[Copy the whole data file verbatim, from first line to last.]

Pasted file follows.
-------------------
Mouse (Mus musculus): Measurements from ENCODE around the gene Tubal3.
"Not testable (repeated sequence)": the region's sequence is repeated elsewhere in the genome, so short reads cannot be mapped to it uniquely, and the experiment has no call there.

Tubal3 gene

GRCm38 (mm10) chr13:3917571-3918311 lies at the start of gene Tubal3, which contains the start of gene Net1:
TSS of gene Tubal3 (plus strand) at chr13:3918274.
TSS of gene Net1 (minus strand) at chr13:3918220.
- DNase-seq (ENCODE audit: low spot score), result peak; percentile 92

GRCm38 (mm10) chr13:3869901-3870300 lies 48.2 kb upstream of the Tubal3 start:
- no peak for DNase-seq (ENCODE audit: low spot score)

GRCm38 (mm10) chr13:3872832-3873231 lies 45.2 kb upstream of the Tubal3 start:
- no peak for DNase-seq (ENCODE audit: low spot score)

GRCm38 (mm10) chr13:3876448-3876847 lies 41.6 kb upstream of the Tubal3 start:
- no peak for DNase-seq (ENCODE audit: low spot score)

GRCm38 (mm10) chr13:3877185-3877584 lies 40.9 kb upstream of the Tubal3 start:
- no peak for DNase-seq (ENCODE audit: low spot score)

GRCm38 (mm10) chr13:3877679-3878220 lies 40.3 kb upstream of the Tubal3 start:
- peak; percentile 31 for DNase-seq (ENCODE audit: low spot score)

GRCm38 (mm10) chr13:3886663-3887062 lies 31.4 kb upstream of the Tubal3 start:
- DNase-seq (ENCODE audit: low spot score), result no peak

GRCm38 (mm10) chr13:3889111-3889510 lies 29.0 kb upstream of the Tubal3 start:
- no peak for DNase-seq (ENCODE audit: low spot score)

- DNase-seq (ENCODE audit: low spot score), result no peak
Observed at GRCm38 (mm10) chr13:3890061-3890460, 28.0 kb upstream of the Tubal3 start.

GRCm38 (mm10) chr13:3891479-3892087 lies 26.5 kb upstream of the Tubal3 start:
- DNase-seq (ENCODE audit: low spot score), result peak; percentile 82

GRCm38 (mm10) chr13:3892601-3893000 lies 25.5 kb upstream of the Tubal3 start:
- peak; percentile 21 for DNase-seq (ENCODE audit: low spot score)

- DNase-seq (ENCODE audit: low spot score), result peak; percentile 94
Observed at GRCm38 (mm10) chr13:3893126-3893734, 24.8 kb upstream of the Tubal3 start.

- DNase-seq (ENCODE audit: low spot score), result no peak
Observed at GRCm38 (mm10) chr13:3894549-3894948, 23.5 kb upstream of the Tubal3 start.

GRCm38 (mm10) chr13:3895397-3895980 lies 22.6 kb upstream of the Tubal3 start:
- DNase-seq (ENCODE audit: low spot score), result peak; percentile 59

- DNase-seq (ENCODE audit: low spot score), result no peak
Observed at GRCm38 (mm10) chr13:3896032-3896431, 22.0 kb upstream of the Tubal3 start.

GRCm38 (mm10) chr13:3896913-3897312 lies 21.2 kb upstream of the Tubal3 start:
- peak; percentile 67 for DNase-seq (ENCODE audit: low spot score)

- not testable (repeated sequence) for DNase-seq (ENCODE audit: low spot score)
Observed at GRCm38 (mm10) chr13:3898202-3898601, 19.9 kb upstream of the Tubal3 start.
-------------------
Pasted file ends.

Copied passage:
Mouse (Mus musculus): Measurements from ENCODE around the gene Tubal3.
"Not testable (repeated sequence)": the region's sequence is repeated elsewhere in the genome, so short reads cannot be mapped to it uniquely, and the experiment has no call there.

Tubal3 gene

GRCm38 (mm10) chr13:3917571-3918311 lies at the start of gene Tubal3, which contains the start of gene Net1:
TSS of gene Tubal3 (plus strand) at chr13:3918274.
TSS of gene Net1 (minus strand) at chr13:3918220.
- DNase-seq (ENCODE audit: low spot score), result peak; percentile 92

GRCm38 (mm10) chr13:3869901-3870300 lies 48.2 kb upstream of the Tubal3 start:
- no peak for DNase-seq (ENCODE audit: low spot score)

GRCm38 (mm10) chr13:3872832-3873231 lies 45.2 kb upstream of the Tubal3 start:
- no peak for DNase-seq (ENCODE audit: low spot score)

GRCm38 (mm10) chr13:3876448-3876847 lies 41.6 kb upstream of the Tubal3 start:
- no peak for DNase-seq (ENCODE audit: low spot score)

GRCm38 (mm10) chr13:3877185-3877584 lies 40.9 kb upstream of the Tubal3 start:
- no peak for DNase-seq (ENCODE audit: low spot score)

GRCm38 (mm10) chr13:3877679-3878220 lies 40.3 kb upstream of the Tubal3 start:
- peak; percentile 31 for DNase-seq (ENCODE audit: low spot score)

GRCm38 (mm10) chr13:3886663-3887062 lies 31.4 kb upstream of the Tubal3 start:
- DNase-seq (ENCODE audit: low spot score), result no peak

GRCm38 (mm10) chr13:3889111-3889510 lies 29.0 kb upstream of the Tubal3 start:
- no peak for DNase-seq (ENCODE audit: low spot score)

- DNase-seq (ENCODE audit: low spot score), result no peak
Observed at GRCm38 (mm10) chr13:3890061-3890460, 28.0 kb upstream of the Tubal3 start.

GRCm38 (mm10) chr13:3891479-3892087 lies 26.5 kb upstream of the Tubal3 start:
- DNase-seq (ENCODE audit: low spot score), result peak; percentile 82

GRCm38 (mm10) chr13:3892601-3893000 lies 25.5 kb upstream of the Tubal3 start:
- peak; percentile 21 for DNase-seq (ENCODE audit: low spot score)

- DNase-seq (ENCODE audit: low spot score), result peak; percentile 94
Observed at GRCm38 (mm10) chr13:3893126-3893734, 24.8 kb upstream of the Tubal3 start.

- DNase-seq (ENCODE audit: low spot score), result no peak
Observed at GRCm38 (mm10) chr13:3894549-3894948, 23.5 kb upstream of the Tubal3 start.

GRCm38 (mm10) chr13:3895397-3895980 lies 22.6 kb upstream of the Tubal3 start:
- DNase-seq (ENCODE audit: low spot score), result peak; percentile 59

- DNase-seq (ENCODE audit: low spot score), result no peak
Observed at GRCm38 (mm10) chr13:3896032-3896431, 22.0 kb upstream of the Tubal3 start.

GRCm38 (mm10) chr13:3896913-3897312 lies 21.2 kb upstream of the Tubal3 start:
- peak; percentile 67 for DNase-seq (ENCODE audit: low spot score)

- not testable (repeated sequence) for DNase-seq (ENCODE audit: low spot score)
Observed at GRCm38 (mm10) chr13:3898202-3898601, 19.9 kb upstream of the Tubal3 start.